Great question: I think Kant may do so, he takes a mid-point between Berkeleys pure idealism - all mind, and the materialists - all matter. Qualia for him come from the interaction of mind on matter.

It was Humes pure scepticism about causality that awoke Kant from his 'dogmatic slumber'; and the same critique that Hume makes about causality, seems to have a family reemblence with the scepticism that Berkeley makes about space, judging from the extract.

The primary qualia, of space and time are the very conditions of experience, which is why he posits them as synthetic and a priori - a priori because they come before any possible experience; and synthetic - because one can't deduce its existence simply by logical means. If one is given a theory of space, one can't deduce the immediate sensation or qualia of space.

His theory allows for the empirical investigation of extension (in the sense that Spinoza means) and causality, so this means physics is possible, so one can argue that even if, for example, a brick looks such and such a size to me, and it looks like such and such a size to you, there is in fact a conventional sense in which we can say that it has a certain size.

Because Kant allows for physics, we can say that in a certain sense spacetime is a 4-dimensional manifold, even though in our direct experience, space and time are very different phenomena.

He also has a systematic account of Aristotles categories which he places on a foundation via his philosophy.

Your remark about 'the universe at large' being awfully like God is interesting. It was Spinoza that theorised that the material universe (as pure extension) and mind (as pure thought), were two attributes of the single, indivisible, immovable and neccessary substance called God; and Newtons description of space and time has a qualitative, at least to me, link with that idea. I'd be interested to know if that could be drawn out further.

This letter to Nature, for example, shows a possible sphere of influence from Spinoza to Newton, and also Berkeley remarks in his adventure of Ideas:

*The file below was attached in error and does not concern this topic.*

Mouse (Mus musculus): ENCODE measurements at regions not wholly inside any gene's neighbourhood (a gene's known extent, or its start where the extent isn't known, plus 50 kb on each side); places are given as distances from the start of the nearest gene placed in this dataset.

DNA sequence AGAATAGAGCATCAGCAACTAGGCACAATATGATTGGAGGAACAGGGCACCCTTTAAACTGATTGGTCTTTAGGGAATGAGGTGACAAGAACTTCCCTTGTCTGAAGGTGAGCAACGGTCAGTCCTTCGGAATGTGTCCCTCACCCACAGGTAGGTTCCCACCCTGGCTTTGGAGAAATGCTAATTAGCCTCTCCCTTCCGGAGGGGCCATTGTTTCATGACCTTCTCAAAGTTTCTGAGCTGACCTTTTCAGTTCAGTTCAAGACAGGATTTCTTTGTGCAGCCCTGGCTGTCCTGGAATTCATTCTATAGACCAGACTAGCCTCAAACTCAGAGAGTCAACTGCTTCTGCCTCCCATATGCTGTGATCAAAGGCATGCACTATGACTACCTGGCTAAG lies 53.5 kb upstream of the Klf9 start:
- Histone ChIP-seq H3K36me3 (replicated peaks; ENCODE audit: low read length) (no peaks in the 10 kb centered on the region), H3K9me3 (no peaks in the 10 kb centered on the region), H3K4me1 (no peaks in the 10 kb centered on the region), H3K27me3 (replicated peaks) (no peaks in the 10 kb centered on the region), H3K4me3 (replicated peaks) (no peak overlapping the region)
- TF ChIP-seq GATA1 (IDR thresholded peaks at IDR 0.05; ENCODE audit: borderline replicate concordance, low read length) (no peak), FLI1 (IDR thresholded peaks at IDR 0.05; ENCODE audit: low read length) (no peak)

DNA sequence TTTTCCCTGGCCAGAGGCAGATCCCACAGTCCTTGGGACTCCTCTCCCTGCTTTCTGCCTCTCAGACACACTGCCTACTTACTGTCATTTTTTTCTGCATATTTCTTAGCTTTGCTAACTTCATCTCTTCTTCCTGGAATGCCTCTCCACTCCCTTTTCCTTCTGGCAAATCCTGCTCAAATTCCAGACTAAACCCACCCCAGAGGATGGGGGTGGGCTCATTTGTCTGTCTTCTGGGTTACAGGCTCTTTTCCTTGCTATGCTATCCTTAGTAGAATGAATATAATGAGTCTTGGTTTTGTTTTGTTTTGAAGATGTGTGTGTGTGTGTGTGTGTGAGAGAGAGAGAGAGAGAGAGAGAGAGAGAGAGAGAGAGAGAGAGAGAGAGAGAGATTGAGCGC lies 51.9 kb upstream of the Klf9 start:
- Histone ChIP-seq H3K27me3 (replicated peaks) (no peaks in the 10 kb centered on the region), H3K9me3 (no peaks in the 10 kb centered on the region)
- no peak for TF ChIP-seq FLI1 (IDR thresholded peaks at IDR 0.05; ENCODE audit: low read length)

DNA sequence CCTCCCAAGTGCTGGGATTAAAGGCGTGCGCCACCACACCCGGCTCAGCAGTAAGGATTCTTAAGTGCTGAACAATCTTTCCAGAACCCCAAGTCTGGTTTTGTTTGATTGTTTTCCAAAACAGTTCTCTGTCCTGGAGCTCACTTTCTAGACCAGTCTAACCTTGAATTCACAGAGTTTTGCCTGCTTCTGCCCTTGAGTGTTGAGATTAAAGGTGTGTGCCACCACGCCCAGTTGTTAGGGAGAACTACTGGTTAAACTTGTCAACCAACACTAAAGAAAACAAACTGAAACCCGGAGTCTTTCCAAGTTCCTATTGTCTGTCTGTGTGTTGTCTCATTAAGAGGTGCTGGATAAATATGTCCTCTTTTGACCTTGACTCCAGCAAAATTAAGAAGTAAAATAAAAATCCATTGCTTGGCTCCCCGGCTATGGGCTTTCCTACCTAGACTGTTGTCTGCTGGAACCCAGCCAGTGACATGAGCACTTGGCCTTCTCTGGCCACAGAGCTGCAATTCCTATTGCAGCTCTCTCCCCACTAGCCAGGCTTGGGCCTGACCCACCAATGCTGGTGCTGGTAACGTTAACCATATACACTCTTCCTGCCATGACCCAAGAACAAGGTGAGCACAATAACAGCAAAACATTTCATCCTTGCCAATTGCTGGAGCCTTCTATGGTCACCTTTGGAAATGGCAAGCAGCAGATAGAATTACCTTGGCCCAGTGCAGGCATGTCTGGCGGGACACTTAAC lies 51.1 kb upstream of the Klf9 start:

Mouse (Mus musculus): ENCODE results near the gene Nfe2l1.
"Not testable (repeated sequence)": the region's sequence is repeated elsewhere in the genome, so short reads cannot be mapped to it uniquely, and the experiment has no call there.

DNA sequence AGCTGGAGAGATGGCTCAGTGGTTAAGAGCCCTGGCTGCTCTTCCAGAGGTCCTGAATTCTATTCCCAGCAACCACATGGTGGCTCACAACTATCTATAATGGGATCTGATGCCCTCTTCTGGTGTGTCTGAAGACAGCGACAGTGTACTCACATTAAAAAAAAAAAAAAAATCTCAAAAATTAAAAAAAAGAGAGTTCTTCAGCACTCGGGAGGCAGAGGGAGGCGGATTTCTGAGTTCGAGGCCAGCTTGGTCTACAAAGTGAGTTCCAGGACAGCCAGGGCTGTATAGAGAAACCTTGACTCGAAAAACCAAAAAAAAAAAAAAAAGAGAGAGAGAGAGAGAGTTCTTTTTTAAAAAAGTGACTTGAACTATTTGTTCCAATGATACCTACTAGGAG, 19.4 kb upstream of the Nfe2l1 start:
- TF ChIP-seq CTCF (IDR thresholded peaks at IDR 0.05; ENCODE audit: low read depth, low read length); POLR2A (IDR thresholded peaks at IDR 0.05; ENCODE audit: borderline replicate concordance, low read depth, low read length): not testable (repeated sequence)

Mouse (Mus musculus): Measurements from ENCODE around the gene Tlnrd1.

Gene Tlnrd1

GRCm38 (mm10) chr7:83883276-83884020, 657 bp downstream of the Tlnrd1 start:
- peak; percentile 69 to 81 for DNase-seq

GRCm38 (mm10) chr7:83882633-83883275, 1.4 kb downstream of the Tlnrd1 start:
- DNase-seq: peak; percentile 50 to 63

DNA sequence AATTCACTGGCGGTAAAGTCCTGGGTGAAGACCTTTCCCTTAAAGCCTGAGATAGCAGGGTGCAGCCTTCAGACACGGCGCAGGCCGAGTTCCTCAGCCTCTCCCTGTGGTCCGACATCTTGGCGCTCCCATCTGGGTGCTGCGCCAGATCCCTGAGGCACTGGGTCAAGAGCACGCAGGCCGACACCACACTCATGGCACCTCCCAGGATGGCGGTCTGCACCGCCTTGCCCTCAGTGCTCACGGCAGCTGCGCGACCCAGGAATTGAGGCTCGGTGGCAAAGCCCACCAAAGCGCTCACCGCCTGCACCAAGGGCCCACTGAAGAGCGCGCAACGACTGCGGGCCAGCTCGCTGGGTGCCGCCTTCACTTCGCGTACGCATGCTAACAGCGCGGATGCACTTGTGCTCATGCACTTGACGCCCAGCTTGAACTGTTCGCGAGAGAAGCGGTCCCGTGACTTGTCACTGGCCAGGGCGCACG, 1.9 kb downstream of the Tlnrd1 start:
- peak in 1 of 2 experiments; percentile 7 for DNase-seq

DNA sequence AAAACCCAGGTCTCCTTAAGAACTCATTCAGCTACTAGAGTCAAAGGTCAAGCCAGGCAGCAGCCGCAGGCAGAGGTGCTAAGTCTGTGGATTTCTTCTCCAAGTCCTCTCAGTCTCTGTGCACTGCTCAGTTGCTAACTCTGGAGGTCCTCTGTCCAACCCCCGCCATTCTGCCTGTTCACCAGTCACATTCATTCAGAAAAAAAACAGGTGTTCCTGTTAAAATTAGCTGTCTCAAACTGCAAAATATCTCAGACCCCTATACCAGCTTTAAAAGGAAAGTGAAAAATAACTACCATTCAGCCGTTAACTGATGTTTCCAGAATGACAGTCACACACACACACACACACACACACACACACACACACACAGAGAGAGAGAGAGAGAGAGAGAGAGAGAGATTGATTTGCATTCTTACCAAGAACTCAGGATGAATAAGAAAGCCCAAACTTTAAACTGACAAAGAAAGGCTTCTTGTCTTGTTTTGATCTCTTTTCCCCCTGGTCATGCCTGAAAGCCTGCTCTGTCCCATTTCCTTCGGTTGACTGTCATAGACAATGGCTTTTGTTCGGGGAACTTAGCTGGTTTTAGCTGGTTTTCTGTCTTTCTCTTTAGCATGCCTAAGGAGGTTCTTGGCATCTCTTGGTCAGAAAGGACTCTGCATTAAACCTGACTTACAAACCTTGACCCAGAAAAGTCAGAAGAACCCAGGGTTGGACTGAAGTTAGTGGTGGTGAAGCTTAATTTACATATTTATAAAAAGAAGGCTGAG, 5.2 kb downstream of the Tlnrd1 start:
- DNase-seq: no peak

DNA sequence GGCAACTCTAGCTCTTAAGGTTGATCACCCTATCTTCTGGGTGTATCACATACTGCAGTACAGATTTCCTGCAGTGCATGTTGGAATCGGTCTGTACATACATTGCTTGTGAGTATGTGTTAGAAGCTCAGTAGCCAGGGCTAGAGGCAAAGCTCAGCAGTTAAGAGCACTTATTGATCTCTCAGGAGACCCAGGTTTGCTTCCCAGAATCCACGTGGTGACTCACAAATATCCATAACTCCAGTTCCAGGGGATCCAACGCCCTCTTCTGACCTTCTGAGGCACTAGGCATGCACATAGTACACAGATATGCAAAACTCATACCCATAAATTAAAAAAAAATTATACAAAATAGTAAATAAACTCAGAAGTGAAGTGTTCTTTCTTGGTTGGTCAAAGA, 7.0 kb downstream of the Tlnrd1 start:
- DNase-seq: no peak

Also in his general scholium, Newton definitely connects the Lucretian Void with the Leibnizian God. For he calls empty space 'the sensorium of God'.

as for Philonous scepticism of general metaphysics, Whitehead has this to say:

Our metaphysical knowledge is slight, superficial, incomplete. Thus errors creep in. But, such as it is, metaphysical understanding guides imagintion justifies purpose Apart from metaphysical speculation there can be no civilisation.

  • Interesting. Good point about a priori knowledge as a rebuttal. I'll have to go back and read some Kant, though I've only read his Foundations of the Metaphysics of Morals. Would you suggest any other texts?
    – asteri
    Commented Apr 22, 2014 at 13:25
  • Also, I guess I didn't really explain the analogy between the universe and God very well (probably because it's not fully formed in my head). What I mean is that, for Berkeley, "things" (in so far as they can even be called "things") have an absolute extension by virtue of being perfectly perceived at all times by God. I think he would say that this is essentially the same as using the entirety of space as some general and perfect reference point to which all objects are compared and by which they are all measured.
    – asteri
    Commented Apr 22, 2014 at 13:27
  • well, you've read more of his work than I have :) - physically speaking, this is roughly what the metric on the spacetime manifold does; before applying the metric one has only the notion of contiguity; after application of the metric one can measure, and measure absolutely. Commented Apr 22, 2014 at 13:35
  • You're reading of Berkeley viz God aligns with what little I know of Berkeleys ideas on this - but I'd suggest that there still remains a distinction between God & space in the way that you described, but one can see that there is a kind of resemblence there. The first is theological, the second atheological. One might move from the first to the second by an application of Occams Razor; but I'd suggest that though this is possible in a post-theological philosophy, it mischaracterises how Berkeley (& Spinoza who was thinking along the same but different lines) thought about this themelves. Commented Apr 22, 2014 at 13:38
  • Makes sense. Thanks for your comments. I thought about formatting the idea as a 4-dimensional space-time, but I thought that would muddy the argument without adding any real value. I'm fascinated by theoretical physics, but unfortunately the pure mathematics are far too complex for me. Still, things like the double-slit experiment make the physical world seem magical all over again -- and isn't it interesting and maybe relevant that an observer has such an effect on the universe! :) (As a side note, I read your profile, and your writing is beautiful.)
    – asteri
    Commented Apr 22, 2014 at 13:43